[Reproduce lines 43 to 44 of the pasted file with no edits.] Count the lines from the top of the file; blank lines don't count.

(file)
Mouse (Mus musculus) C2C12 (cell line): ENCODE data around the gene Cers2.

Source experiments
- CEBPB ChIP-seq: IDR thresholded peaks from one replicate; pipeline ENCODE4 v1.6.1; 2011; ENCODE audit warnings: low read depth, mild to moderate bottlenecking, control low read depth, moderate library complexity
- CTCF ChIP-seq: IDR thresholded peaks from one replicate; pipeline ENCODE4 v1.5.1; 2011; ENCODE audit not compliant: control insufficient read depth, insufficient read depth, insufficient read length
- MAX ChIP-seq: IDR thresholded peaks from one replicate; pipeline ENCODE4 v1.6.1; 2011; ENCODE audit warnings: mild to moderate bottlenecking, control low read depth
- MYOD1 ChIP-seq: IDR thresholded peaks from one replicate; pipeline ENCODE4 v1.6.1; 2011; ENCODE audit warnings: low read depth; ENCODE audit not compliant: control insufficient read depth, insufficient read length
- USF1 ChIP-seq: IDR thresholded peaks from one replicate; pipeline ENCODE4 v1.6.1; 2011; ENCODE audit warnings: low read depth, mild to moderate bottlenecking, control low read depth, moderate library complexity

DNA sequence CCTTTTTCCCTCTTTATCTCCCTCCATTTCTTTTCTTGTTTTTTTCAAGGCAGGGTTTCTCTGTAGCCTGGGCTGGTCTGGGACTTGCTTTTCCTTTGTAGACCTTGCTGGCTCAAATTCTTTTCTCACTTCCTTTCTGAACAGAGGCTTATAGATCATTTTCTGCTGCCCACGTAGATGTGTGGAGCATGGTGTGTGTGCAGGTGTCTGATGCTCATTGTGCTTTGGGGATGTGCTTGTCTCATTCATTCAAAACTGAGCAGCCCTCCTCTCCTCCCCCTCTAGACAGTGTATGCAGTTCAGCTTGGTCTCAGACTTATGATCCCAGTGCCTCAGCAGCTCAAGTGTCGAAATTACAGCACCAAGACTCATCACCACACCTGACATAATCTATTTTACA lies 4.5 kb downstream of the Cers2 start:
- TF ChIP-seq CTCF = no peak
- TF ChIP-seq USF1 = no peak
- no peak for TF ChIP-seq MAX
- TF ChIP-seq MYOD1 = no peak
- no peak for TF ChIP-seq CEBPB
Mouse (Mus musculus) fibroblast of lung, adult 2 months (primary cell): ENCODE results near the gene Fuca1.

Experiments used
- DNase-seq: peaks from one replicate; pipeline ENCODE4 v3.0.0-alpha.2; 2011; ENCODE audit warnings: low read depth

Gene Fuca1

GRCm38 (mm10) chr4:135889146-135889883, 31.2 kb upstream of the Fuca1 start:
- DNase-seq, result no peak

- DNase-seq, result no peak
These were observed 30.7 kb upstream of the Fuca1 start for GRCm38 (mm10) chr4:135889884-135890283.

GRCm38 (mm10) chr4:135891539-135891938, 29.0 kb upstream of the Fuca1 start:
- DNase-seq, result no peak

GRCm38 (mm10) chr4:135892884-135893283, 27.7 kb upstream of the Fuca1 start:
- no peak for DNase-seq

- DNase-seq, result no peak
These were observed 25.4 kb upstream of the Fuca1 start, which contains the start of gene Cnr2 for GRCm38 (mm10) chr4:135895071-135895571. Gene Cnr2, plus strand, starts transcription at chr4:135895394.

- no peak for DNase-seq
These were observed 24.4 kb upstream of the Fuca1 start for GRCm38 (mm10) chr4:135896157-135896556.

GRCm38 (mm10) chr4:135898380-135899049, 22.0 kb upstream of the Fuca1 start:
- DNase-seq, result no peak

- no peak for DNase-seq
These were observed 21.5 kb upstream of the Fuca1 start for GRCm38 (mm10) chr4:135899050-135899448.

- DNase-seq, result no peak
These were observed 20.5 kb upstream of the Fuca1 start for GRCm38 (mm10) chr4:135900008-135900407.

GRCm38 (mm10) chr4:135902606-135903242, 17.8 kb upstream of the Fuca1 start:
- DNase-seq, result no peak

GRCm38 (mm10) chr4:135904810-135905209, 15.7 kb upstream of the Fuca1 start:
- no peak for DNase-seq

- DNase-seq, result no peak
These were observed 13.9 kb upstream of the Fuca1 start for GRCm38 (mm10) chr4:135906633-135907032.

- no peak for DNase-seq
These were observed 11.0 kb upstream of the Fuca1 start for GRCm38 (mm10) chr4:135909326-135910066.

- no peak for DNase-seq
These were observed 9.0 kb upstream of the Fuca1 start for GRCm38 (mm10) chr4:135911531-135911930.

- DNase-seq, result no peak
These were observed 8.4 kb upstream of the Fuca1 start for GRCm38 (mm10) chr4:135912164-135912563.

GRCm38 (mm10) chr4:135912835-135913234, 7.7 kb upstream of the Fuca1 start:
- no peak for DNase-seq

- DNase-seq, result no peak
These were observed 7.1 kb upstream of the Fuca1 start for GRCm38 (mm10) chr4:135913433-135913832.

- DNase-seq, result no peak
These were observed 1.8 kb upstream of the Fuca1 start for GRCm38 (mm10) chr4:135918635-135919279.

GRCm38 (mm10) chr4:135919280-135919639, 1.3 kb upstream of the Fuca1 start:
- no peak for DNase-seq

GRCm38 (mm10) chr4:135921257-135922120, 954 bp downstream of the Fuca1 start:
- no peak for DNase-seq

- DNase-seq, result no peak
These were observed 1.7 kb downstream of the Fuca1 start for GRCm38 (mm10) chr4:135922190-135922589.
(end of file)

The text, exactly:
These were observed 11.0 kb upstream of the Fuca1 start for GRCm38 (mm10) chr4:135909326-135910066.

- no peak for DNase-seq